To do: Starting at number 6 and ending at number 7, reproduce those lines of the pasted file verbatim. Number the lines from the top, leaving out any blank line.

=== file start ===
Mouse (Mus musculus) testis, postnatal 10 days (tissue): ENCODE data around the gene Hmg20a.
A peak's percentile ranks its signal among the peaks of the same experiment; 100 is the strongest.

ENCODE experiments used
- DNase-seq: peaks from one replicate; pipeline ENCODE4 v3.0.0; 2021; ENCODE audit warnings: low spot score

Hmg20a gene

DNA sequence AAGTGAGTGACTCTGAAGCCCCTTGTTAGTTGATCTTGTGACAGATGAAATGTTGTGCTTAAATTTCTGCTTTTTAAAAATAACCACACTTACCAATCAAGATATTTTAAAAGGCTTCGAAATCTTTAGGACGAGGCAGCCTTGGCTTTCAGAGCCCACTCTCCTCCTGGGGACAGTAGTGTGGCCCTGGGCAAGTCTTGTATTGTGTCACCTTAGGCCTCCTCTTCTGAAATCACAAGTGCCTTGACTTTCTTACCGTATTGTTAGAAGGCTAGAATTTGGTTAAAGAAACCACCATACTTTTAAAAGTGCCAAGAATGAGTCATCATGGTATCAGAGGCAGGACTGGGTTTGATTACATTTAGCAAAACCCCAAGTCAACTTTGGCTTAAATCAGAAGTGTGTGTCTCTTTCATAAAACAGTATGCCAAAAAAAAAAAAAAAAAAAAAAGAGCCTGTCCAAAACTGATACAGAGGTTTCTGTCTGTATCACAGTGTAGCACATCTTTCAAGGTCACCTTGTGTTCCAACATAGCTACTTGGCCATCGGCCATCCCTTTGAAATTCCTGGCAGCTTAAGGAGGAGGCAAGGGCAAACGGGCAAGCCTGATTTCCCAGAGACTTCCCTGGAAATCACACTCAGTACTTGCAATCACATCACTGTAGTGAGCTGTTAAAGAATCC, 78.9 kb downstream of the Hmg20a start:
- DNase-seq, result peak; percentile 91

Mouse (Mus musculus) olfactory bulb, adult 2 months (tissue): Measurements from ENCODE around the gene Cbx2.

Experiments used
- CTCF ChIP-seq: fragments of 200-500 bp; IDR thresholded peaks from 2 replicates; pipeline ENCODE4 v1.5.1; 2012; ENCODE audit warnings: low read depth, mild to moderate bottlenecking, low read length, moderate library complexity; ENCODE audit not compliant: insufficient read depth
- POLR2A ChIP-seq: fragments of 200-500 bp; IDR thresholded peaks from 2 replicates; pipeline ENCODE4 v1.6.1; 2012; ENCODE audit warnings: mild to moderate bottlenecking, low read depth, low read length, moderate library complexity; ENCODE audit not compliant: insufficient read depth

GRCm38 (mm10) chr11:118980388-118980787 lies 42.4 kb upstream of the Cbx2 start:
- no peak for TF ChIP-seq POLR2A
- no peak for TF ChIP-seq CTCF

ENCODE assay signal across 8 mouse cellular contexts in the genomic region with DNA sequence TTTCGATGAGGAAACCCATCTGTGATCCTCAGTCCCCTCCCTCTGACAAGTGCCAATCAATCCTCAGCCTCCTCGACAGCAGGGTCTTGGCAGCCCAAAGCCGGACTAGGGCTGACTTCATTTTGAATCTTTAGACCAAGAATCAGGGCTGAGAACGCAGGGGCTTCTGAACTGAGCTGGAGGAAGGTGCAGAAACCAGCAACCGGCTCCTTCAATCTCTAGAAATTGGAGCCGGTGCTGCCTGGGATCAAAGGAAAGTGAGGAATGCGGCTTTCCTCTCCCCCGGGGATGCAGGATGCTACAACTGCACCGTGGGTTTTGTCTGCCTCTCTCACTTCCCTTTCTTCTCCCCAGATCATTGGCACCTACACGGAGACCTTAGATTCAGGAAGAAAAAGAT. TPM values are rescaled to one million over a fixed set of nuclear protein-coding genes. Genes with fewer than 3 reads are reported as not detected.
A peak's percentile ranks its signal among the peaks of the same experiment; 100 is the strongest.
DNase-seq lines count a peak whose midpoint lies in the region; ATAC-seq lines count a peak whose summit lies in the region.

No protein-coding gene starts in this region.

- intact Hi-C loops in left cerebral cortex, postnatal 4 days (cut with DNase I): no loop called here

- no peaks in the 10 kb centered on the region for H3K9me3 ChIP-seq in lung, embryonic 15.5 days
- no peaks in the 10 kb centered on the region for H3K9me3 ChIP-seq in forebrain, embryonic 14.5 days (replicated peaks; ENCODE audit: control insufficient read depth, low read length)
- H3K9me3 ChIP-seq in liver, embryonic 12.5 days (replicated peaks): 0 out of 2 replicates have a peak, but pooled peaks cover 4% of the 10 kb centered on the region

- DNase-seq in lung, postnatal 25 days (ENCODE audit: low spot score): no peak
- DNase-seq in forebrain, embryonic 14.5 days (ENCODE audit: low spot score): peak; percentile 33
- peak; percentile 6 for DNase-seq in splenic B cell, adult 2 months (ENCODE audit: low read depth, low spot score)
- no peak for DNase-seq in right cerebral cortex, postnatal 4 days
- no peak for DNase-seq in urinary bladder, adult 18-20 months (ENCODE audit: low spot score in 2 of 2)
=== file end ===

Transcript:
DNA sequence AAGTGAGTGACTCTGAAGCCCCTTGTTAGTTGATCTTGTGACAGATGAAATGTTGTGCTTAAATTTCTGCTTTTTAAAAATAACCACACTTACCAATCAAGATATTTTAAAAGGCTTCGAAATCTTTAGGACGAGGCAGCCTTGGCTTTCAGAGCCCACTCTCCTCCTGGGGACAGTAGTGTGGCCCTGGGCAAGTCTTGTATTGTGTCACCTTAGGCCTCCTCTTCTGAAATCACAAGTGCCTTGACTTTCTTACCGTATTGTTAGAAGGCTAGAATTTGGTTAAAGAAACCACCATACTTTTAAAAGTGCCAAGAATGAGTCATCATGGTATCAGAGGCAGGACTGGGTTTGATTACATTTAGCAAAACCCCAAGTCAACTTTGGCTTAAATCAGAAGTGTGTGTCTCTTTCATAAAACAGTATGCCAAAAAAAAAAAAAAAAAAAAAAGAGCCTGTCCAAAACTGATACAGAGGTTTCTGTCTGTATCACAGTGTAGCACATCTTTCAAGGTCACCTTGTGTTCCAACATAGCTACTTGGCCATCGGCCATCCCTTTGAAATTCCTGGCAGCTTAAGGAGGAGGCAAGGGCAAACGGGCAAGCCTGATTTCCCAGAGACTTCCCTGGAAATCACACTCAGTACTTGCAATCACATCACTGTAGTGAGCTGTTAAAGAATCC, 78.9 kb downstream of the Hmg20a start:
- DNase-seq, result peak; percentile 91